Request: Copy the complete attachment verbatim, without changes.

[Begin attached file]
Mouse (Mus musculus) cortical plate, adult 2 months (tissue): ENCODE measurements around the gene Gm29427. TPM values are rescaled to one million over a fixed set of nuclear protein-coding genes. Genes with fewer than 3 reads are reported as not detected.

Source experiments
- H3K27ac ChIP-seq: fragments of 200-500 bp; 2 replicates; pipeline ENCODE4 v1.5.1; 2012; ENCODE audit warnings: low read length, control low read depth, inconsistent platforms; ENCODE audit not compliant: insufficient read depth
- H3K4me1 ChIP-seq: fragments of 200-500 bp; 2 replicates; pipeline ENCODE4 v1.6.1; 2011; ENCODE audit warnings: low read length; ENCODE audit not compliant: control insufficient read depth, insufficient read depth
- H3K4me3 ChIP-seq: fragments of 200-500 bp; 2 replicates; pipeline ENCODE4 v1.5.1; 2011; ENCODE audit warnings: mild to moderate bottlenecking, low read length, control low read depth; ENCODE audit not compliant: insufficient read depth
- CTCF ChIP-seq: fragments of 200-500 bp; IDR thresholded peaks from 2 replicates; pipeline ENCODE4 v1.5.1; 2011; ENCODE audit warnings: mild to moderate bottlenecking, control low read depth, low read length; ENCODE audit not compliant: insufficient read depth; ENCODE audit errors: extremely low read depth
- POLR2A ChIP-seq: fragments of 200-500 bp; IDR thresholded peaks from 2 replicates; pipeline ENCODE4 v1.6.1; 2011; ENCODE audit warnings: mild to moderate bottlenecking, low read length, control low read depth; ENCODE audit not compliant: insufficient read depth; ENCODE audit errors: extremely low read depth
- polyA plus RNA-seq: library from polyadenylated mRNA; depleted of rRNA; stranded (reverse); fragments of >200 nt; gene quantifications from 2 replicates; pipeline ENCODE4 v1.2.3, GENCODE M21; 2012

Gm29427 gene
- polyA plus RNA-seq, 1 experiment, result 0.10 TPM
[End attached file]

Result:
Mouse (Mus musculus) cortical plate, adult 2 months (tissue): ENCODE measurements around the gene Gm29427. TPM values are rescaled to one million over a fixed set of nuclear protein-coding genes. Genes with fewer than 3 reads are reported as not detected.

Source experiments
- H3K27ac ChIP-seq: fragments of 200-500 bp; 2 replicates; pipeline ENCODE4 v1.5.1; 2012; ENCODE audit warnings: low read length, control low read depth, inconsistent platforms; ENCODE audit not compliant: insufficient read depth
- H3K4me1 ChIP-seq: fragments of 200-500 bp; 2 replicates; pipeline ENCODE4 v1.6.1; 2011; ENCODE audit warnings: low read length; ENCODE audit not compliant: control insufficient read depth, insufficient read depth
- H3K4me3 ChIP-seq: fragments of 200-500 bp; 2 replicates; pipeline ENCODE4 v1.5.1; 2011; ENCODE audit warnings: mild to moderate bottlenecking, low read length, control low read depth; ENCODE audit not compliant: insufficient read depth
- CTCF ChIP-seq: fragments of 200-500 bp; IDR thresholded peaks from 2 replicates; pipeline ENCODE4 v1.5.1; 2011; ENCODE audit warnings: mild to moderate bottlenecking, control low read depth, low read length; ENCODE audit not compliant: insufficient read depth; ENCODE audit errors: extremely low read depth
- POLR2A ChIP-seq: fragments of 200-500 bp; IDR thresholded peaks from 2 replicates; pipeline ENCODE4 v1.6.1; 2011; ENCODE audit warnings: mild to moderate bottlenecking, low read length, control low read depth; ENCODE audit not compliant: insufficient read depth; ENCODE audit errors: extremely low read depth
- polyA plus RNA-seq: library from polyadenylated mRNA; depleted of rRNA; stranded (reverse); fragments of >200 nt; gene quantifications from 2 replicates; pipeline ENCODE4 v1.2.3, GENCODE M21; 2012

Gm29427 gene
- polyA plus RNA-seq, 1 experiment, result 0.10 TPM